Live in the Portland or Vancouver Metro area and looking for a place to buy artichokes? Don’t forget to call us at our Portland garden center today!

A lifelong Oregon resident, Drake has been passionate about plants since childhood, beginning with propagating and growing flowers at his grandfather’s nursery. He opened Drake’s 7 Dees in 1974, while earning degrees in Business and Horticulture from Oregon State University. He later expanded into the design/build side of the industry, allowing him to combine his passion for plants with his love of family by maximizing the quality of family time spent outdoors.

Drake is co-founder of the Oregon Landscape Contractors Association and is a Landscape Industry Certified Manager (LICM)—a designation that less than two percent of landscapers have attained. Additionally, Drake serves on the Board of Directors for the Portland Japanese Gardens, widely regarded as one of the seven best Japanese gardens outside of Japan.

Drake is married to former Oregon Speaker of the House, Lynn Snodgrass. Together, he and Lynn received the Farm Bureau President’s award in 1999 for their service and dedication to agriculture in the state of Oregon. Drake and Lynn have two wonderful daughters, two talented son-in-laws, and seven grandchildren. In his spare time, Drake enjoys camping, water and snow skiing, reading, and of course, gardening.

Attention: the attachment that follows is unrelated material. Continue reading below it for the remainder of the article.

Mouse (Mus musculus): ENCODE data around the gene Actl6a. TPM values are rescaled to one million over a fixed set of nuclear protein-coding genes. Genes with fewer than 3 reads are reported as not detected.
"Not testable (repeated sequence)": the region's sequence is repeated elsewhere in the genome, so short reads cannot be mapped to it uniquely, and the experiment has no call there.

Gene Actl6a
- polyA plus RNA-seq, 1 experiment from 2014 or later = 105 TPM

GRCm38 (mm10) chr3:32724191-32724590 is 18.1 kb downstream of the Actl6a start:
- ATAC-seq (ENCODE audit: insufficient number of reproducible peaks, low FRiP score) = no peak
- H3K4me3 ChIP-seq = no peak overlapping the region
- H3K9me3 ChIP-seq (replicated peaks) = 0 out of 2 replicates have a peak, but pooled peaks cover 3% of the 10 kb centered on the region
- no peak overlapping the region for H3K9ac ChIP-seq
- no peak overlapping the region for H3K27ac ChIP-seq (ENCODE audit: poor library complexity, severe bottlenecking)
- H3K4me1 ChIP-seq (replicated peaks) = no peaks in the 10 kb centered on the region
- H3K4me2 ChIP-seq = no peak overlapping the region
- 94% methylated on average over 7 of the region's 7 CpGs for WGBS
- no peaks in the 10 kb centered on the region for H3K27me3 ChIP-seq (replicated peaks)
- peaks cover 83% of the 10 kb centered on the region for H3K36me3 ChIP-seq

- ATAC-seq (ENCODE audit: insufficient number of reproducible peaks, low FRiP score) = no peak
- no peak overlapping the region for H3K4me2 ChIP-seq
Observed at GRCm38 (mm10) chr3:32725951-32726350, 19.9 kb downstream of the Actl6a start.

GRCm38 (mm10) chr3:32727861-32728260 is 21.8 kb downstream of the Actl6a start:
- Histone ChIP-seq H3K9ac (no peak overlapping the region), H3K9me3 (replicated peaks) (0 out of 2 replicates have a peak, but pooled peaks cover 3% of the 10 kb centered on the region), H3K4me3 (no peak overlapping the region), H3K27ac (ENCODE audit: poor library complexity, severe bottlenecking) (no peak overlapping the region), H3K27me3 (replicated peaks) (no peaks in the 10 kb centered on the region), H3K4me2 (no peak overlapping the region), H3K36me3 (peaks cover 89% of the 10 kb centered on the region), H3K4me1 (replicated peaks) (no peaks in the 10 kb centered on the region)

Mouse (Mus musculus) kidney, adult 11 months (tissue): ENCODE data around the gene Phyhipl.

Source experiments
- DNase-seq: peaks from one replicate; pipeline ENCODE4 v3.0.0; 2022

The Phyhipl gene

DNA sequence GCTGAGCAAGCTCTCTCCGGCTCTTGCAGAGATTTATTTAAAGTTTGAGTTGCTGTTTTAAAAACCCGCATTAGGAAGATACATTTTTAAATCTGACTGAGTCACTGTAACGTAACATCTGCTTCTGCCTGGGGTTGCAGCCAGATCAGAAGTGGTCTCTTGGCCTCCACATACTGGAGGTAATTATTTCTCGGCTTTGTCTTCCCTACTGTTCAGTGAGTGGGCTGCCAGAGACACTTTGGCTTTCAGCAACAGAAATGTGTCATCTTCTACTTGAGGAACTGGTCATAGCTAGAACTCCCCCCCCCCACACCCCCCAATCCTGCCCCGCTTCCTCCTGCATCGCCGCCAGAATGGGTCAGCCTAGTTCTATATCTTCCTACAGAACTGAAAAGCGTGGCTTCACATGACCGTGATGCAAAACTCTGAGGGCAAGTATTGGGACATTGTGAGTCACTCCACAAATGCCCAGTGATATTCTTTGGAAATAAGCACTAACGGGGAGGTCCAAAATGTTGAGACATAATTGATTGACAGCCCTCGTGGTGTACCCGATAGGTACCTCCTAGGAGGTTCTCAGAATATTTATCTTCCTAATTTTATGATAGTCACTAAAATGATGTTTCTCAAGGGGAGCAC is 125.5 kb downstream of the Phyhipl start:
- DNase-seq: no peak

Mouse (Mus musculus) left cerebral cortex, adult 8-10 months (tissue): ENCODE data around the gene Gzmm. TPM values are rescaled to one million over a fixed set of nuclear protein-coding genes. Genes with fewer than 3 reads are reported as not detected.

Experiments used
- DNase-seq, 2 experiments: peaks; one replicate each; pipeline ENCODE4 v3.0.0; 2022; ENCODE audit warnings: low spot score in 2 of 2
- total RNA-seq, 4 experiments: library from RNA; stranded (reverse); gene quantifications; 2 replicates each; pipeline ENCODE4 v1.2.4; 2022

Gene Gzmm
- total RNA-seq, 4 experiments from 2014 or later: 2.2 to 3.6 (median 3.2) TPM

Born and raised in the Portland Metro Area… Tim has had an appreciation for the outdoors from a young age.  Inspired by our local beauty ranging: the Mt Hood National Forest to salty, sea spray of Cannon Beach, the arid high-desert of Central Oregon to the rugged terrain of Steens Mountain – Tim sought higher education at the University of Idaho in their Landscape Architecture department.  Graduating with honors in 2004, he returned home to establish his professional career.

Now making his home in Sandy, Oregon – Tim and his wife [Nicole] are raising two happy and healthy kiddos and 4 fur-babies.  Between soccer, football, cheerleading, girl scouts and other extra-curricular activities… the Sellin family are heavily involved in their community and church family.  Since college, Tim has spent 13 of his 17 years with Drake’s 7 Dees and has ‘set roots’ in anticipation of long-term growth at the family-focused company.  Having spent his time away from Drake’s in a ‘boots on the ground’ capacity, Tim has fostered a love for the operational/production side of landscape business, as well as the design/sales.

His goal in life as well as business is to put others first.

Bachelor of Science Landscape Architecture, BSLA… 2009
California Polytechnic University, Pomona… Cum Laude
American Society of Landscape Architects – Honor Award

Steven has 15 years of experience in the residential landscape design/build and garden center industry, including 9 years with Drake’s 7 Dees. Steven also has experience working with the National Park Service in Yosemite on sub-alpine restoration projects, as well as volunteer experience as a Peace Corps Volunteer serving the community of Zaouiat d’Ifrane in Morocco.

Together, Steven and his wife Anna have four lovely children, all 5 years old and under! In his (very limited) spare time, Steven enjoys camping, hiking, archery hunting, and cooking. Steven’s passion for his work lies in helping others, through design to envision a more beautiful space that, once built, becomes a reality that improves their quality of life.